A search on the internet reveals very little useful information about the Alborz Mountains. This page will hopefully introduce the reader to these mountains and provide an interactive map that will allow the reader to zoom on pre-selected areas. A partial list of those peaks whose elevations exceed 4000 meters has also been provided. I am not aware of any other source that provides such a list. Most of these peaks have been linked to a page or at least a picture. As new pages/pictures are added, new links will be made.
With few exceptions, all elevations are per the 1:50 000 maps (see Maps section below).
With few exceptions the names of all of the peaks between Karaj/Chalus and Haraz Rivers are as they appear on “Guide map of Climbing the Peaks of Central Alborz” and the names of the peaks of the Takhte Soleyman Massif are as they appear on “The Guide Map of Takhte Soleyman & Alam Kuh Region”. The names of other peaks are as they appear on the 1:50 000 maps or otherwise commonly used names.
Click on above map to zoom on selected areas.
Click on above image and click again to see Large/detailed Map of Central Alborz
ALBORZ MOUNTAINS OVERVIEW
The lush north slopes
The lush north slopes
The term “Alborz Mountains” has been loosely used in reference to all of the mountains of northern Iran, from the Turkish border to the northwest, to the border with Afghanistan to the northeast (a distance of more than 1500 km). The Alborz Mountains gain their maximum height and density along the southern shores of the Caspian Sea where they create a formidable barrier that separates the coastal plains from the internal plateau of Iran. Close proximity to the Caspian coast has created a steamy lush environment on the coastal plains and the northern-most slopes of the mountains. In some places (near the coastal towns of Ramsar and Noshahr), the strip of land between the mountains and the sea is no more than one kilometer wide.
The southern slopes of the Alborz drop onto the central plateau of Iran. The average elevation of this plateau at the base of the mountains is around 1500 m (Please be ware that the plateau itself is covered by other scattered mountains. In fact, there are few places in Iran where mountains can not be seen in the horizon). In contrast to the lush northern slopes, the southern slopes of the Alborz Mountains are barren. Trees can be found only on stream banks at the bottom of the valleys. Grasslands, alpine tundra and permanent snow cover the higher slopes of the Alborz. Evidence suggests that in the past, glaciers used to cover a much larger area of the Alborz Mountains than they do today. At the present time, glaciers can be found on Mt. Damavand, Takhte Soleyman Massif, Mt. Sabalan and to a much lesser extent on some of the higher peaks of the range. Winter brings a heavy coat of powdery snow that creates an ideal environment for skiing. The abundance of snow gives rise to fairly large mountain streams that provide fresh water for the nearby cities including the 10 million plus mega-city of Tehran. When viewed from space, some of these streams appear to have dug deep gorges that penetrate into the heart of the mountains. The distance between the 5671 m Mt. Damavand and the bottom of the Haraz Valley to the northeast of it where the elevation is only 1000 m is no more than 17 kilometers.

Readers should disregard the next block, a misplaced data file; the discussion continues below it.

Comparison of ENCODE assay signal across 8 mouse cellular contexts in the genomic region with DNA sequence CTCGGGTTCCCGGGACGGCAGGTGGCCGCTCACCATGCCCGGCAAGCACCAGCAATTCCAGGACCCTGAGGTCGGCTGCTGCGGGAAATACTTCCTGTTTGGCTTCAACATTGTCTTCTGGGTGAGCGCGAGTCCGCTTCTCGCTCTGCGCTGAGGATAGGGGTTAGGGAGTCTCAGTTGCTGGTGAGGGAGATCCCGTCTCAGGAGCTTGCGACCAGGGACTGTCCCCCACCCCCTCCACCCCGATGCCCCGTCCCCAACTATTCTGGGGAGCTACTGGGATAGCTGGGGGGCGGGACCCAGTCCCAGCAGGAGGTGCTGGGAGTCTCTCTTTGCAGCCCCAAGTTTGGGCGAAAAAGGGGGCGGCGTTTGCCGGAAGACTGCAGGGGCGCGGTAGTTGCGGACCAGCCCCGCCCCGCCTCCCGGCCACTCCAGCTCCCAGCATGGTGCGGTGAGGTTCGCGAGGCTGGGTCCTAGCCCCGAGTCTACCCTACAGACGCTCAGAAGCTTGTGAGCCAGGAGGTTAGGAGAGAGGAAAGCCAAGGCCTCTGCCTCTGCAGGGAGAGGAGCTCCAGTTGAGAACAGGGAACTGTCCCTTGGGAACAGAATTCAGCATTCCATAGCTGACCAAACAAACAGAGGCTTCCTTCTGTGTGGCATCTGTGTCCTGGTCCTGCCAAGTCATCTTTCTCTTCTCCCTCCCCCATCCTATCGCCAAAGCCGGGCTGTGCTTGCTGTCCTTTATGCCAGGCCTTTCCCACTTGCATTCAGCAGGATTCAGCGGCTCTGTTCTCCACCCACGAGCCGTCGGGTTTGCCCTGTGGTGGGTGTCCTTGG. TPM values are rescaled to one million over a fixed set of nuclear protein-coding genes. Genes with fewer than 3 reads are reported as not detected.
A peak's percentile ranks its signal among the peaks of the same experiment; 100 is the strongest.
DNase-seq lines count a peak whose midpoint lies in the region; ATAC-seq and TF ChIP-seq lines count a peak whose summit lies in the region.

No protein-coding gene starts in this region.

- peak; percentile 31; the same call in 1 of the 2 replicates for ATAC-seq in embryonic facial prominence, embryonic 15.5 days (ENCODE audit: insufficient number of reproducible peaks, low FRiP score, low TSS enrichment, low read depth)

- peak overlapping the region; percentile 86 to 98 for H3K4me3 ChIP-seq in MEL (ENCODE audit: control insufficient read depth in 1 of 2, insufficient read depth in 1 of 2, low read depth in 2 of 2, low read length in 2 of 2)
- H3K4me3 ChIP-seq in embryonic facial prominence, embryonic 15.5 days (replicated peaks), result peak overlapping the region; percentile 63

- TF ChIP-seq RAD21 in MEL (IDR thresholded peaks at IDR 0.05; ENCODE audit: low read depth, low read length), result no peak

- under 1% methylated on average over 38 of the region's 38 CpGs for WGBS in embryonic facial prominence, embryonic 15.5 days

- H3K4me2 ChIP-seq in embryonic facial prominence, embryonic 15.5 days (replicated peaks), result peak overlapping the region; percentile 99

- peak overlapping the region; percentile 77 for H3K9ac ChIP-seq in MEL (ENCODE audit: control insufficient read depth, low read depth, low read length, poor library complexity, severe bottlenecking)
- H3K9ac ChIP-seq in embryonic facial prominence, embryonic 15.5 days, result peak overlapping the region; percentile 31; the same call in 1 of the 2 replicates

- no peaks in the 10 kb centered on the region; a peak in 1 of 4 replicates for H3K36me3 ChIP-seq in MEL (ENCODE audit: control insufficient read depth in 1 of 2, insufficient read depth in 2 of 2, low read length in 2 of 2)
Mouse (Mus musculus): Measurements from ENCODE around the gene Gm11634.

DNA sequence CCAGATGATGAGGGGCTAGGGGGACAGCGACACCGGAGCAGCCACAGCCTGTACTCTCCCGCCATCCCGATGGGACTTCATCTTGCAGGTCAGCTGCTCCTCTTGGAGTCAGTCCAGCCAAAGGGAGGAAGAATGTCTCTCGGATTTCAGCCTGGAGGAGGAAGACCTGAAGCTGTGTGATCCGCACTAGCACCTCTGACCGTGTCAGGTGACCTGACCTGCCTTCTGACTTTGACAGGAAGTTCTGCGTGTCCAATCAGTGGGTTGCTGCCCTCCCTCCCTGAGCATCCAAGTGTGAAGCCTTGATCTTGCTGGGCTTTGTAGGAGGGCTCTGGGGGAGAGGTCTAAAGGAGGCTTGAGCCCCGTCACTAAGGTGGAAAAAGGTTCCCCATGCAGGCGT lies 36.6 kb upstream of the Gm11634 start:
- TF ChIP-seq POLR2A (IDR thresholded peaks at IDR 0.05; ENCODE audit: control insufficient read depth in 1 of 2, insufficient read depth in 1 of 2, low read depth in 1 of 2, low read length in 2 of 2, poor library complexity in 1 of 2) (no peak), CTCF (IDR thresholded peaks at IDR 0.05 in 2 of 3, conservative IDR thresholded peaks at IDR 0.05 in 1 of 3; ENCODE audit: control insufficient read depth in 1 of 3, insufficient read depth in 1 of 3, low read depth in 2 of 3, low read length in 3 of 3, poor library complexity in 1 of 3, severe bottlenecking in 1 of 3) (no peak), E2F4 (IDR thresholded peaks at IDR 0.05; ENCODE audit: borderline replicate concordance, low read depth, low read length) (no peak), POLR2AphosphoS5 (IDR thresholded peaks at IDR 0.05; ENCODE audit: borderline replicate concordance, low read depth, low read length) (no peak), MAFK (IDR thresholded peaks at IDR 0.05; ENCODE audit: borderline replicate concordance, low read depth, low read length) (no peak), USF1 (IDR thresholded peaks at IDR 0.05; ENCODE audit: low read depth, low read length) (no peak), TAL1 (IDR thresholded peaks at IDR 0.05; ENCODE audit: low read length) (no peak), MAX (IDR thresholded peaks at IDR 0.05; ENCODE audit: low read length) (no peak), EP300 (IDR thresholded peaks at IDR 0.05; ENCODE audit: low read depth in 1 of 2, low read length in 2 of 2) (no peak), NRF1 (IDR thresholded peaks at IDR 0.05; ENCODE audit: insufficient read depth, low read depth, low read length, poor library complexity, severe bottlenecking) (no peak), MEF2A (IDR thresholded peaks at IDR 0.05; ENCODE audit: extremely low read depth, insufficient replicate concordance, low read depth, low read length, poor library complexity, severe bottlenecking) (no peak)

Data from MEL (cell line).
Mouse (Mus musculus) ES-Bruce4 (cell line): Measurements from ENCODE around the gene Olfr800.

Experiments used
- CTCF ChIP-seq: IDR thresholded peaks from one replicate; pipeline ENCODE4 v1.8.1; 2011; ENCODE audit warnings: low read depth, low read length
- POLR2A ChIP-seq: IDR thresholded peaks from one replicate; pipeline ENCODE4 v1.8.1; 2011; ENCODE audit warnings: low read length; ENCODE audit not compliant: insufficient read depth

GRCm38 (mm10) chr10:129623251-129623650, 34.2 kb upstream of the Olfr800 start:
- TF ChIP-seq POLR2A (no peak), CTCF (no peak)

TEHRAN AND THE ALBORZ MOUNTAINS
The capital city of Tehran sits on a plain at the foot of the Alborz Mountains. The 3964 m Mt Tochal creates a dramatic background for Tehran's skyline.
Tehran & the Alborz Mountains
PEAKS HIGHER THAN 4000 METERS
Peaks higher than 4000 meters can be found in two areas in the Alborz Mountains (Please note that this discussion excludes the Zagros Mountains of western/southern Iran that also have many groups of peaks higher than 4000 m):
1) A few peaks around the 4811 m summit of Mt. Sabalan in northwestern Iran
2) Depending on how you count them, around one hundred in Central Alborz
CENTRAL ALBORZ OVERVIEW
The boundaries of Central Alborz can be defined as follows (300 km E-W by 90 km N-S. See Signature Photo):
-South of the Caspian Sea
-North of the Capital city of Tehran and vicinity
-East of the Coastal town of Rasht
-West of the coastal town of Sari
Much of Central Alborz consists of very long parallel ridgelines that generally run east-west (parallel to the coast of the Caspian Sea). Deep valleys divide these ridgelines into distinct “groups”. Defining individual peaks along the length of these ridgelines that might be many tens of kilometers long and entirely above 3500 or 4000 m, can be arbitrary. Except for the prominent peaks, it appears that traditionally names have been used in reference to whole groups of peaks rather than individual ones. While many peaks remain nameless, others might be known by different names. The most accurate maps of the Alborz Mountains are those with a scale of 1:50 000 (see below). These maps provide exact elevations for hundreds of peaks/high points on each sheet but they leave most peaks without a name. It seems that the climbing community in Iran has recently started to publish maps that identify individual peaks and provide them with names (that will hopefully standardize). I am not aware of the criteria used for identifying these “Peaks” but looking at the 1:50 000 maps reveal that most of these peaks are at least 50 m higher than their surrounding saddles (most are much more than that).
The higher than 4000 meters peaks of Central Alborz can be divided into several groups as below:
a) ALAM KOOH/TAKHTE SOLEYMAN MASSIF
Large Map of Takhte Soleyman Massif
Alam Kooh & part of the Takhte Soleyman Massif to the south of it
Alam Kooh & part of the Takhte Soleyman Massif to the north of it